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New owners buy downtown art center

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Jim Wordsworth works on a painting Wednesday at the Bel Air Artisan Center in dowtown Rocky Mount.

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By COREY DAVIS
Staff Writer

Thursday, September 14, 2017

A young couple is investing in downtown Rocky Mount.

Mike and Jessica Hicks finalized a deal in late August to take over as owners of the Bel Air Artisans Center at 115 S. Church St. in downtown Rocky Mount. Mike Hicks, 34, a Rocky Mount native, works as a local veterinarian, while Jessica Hicks, 27, who hails from Tennessee, is a part-time dental hygienist.

The Hicks said the building will be renamed the Bel Arts Center. They are planning an early November opening for their new business.

“We’ve been in contact with our architect, and we’re supposed to start construction in late September or early October,” Mike Hicks said. “We feel like that opening date is feasible because the building is in pretty good condition.”

The Bel Air Artisans Center, which had been up for a sale for almost two years by owner Hilarie Vetere, offers working studios and sales opportunities for local artists and artisans.

Vetere and her husband Ron Vetere started Bel Air Artisans Center in 2009 in the historic downtown building that was built in the 1920s on South Main Street that housed several past businesses, including Bel Air Chevrolet. Ron Vetere passed away a few years ago and Hilarie Vetere later put Bell Air Artisans Center on the market.

Over the past several months, Vetere dropped the sale price for the Bel Air Artisans Center. The price on the Bell Air Artisans Center’s Facebook page in June had it up for sale at almost $250,000. The Hicks declined to discuss how much they paid for the Bel Air Artisans Center but said they feel they signed a good deal and love being a part of the rebirth of downtown Rocky Mount.

Jessica Hicks said the revitalization of downtown Rocky Mount is similar to what took place in her hometown of Bristol, Tenn.

“When I was growing up, there wasn’t much going on downtown, but things have changed there and downtown Bristol is really booming,” Hicks said. “My parents missed out on an opportunity to invest in downtown there. I think what is happening back home is going to happen here. It just a matter of time because there is so much potential.”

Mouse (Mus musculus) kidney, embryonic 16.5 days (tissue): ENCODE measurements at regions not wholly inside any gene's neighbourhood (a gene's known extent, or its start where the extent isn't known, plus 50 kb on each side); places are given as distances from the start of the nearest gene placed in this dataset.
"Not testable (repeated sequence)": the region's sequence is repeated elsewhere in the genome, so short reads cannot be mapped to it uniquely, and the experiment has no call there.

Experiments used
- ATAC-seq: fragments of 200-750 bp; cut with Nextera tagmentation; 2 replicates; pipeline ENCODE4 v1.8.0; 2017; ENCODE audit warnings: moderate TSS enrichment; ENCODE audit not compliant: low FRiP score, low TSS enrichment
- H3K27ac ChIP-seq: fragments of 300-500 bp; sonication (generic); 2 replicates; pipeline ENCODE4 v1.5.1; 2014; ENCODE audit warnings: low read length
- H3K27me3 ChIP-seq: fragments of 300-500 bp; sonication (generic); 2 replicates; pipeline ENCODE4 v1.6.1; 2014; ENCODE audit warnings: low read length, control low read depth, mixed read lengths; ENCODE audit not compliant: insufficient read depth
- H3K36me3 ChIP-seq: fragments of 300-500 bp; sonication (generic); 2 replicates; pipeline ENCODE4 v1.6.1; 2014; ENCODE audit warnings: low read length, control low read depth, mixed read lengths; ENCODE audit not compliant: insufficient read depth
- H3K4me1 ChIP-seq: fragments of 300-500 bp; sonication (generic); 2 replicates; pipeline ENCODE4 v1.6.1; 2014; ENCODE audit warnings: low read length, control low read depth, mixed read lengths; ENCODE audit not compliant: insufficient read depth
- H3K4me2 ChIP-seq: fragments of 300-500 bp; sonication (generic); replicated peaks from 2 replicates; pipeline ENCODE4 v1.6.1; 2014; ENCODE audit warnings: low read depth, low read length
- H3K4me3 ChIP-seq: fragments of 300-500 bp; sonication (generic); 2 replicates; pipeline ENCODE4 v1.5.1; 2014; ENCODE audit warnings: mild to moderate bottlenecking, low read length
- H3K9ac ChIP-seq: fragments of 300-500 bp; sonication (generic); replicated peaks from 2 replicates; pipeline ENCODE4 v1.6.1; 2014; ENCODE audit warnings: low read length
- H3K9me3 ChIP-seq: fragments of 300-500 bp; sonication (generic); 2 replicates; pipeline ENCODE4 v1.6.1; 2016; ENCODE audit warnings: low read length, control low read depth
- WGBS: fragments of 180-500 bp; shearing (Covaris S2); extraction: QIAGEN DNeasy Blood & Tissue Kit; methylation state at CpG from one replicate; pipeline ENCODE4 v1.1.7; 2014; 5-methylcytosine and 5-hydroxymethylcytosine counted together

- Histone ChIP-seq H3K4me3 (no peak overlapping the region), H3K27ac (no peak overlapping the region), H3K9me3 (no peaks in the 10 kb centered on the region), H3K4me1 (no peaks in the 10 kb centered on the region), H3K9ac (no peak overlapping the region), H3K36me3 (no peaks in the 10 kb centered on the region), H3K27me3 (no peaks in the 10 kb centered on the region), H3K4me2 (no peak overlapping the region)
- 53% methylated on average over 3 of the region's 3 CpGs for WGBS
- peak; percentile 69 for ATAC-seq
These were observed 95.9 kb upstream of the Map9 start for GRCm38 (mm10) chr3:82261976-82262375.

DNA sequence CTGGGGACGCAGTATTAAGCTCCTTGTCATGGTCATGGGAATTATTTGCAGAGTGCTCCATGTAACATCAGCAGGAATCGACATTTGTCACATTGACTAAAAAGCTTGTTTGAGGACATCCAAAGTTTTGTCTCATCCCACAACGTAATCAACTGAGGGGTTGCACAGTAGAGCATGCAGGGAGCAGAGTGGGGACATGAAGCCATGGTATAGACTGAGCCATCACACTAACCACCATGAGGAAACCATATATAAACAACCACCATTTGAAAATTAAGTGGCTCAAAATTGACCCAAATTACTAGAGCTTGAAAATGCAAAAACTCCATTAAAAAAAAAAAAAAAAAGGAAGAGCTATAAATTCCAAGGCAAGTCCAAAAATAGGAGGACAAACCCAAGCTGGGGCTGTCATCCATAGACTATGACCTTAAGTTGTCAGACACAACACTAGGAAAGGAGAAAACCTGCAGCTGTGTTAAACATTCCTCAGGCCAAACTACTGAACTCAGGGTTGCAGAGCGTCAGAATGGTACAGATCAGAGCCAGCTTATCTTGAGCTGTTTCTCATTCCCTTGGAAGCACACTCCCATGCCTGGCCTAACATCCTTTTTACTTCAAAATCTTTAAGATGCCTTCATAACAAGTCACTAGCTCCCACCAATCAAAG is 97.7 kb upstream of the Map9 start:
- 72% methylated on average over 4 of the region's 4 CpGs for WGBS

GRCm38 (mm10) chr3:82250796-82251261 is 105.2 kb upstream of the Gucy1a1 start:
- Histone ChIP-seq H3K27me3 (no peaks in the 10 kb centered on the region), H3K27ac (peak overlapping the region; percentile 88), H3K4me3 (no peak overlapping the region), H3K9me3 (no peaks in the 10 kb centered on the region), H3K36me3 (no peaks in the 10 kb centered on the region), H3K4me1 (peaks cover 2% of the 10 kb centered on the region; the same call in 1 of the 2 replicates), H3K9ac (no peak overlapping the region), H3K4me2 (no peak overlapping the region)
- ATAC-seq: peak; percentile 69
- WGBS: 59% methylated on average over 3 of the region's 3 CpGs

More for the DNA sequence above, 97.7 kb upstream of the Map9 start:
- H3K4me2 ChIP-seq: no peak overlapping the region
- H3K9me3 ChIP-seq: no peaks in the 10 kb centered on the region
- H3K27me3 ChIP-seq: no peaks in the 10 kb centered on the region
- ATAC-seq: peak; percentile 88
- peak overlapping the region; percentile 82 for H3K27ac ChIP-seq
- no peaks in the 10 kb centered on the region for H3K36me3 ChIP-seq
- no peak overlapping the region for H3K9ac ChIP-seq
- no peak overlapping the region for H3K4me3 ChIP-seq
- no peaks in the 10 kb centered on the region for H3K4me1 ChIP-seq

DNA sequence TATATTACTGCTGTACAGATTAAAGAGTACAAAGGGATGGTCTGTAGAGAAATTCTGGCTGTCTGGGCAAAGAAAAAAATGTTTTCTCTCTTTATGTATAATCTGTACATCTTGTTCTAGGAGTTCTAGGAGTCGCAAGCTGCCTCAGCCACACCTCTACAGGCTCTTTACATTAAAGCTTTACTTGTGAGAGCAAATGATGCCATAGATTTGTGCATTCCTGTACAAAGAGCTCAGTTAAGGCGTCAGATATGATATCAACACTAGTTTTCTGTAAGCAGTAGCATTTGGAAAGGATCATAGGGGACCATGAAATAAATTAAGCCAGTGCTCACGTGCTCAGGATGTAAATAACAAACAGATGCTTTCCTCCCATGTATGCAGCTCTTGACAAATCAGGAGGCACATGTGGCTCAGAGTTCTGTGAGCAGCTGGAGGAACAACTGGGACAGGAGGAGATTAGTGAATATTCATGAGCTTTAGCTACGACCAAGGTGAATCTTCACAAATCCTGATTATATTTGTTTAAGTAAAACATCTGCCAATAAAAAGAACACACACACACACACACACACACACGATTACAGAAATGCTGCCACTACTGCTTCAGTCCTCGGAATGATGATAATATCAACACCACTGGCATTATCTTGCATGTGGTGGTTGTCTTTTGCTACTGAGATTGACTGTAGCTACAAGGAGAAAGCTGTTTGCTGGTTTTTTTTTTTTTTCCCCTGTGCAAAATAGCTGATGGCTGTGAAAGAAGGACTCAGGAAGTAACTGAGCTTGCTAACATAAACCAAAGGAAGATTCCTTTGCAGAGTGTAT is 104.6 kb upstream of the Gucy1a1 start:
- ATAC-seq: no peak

The plan for the little more than 18,000-square-foot, two-story Bel Air Center is to have the first floor be similar to the renowned Torpedo Factory Art Center in Alexandria, Va., which was founded in 1974 and is the home to the nation’s largest collection of working artists’ studios under one roof. 

“We’re trying to mimic on a smaller scale somewhat what they do there,” Jessica Hicks said. “We’ve been up there to talk to their working studio artists about getting a good idea of what we want to do. We know we’ve got some really good and talented local artists around here that do all different kinds of art. We also want to have some poetry reading nights. Our vision is to hit on every aspect of the arts.”

In addition to having the working studios and displaying art work of professional artists on the first floor, the Hicks’ plans for renovations to the second floor will include a massage area, a section where people can paint pottery, art space for children, a dance studio, a music studio suite for people to teach music and a possible area where someone can record an album, Mike Hicks said.

The biggest piece for the second floor space will be a yoga studio or an area where people can take yoga classes, which was the primary reason why the Hicks said they wanted to acquire the building until they had a change of heart to do an art center.

Marilynn Barner Anselmi has operated a showroom called Red Oak Wood Shop at the Bel Air Artisans Center since 2013. Red Oak Wood Shop focuses on creating distinctly unique pieces of furniture using locally reclaimed materials and wood.

Anselmi said Red Oak Wood Shop has been used to create several pieces at the Rocky Mount Mills. Anselmi said she is looking forward to what the Hicks will do with the place. In the past, despite the struggles of downtown Rocky Mount, Anselmi said, the Bel Air Artisans Center had a steady flow of people coming from U.S. 64 and Interstate 95.

“They’re young and enthusiastic,” she said. “They’ve got a lot of ideas, which will hopefully lead to putting a lot of artists on the map.”

 

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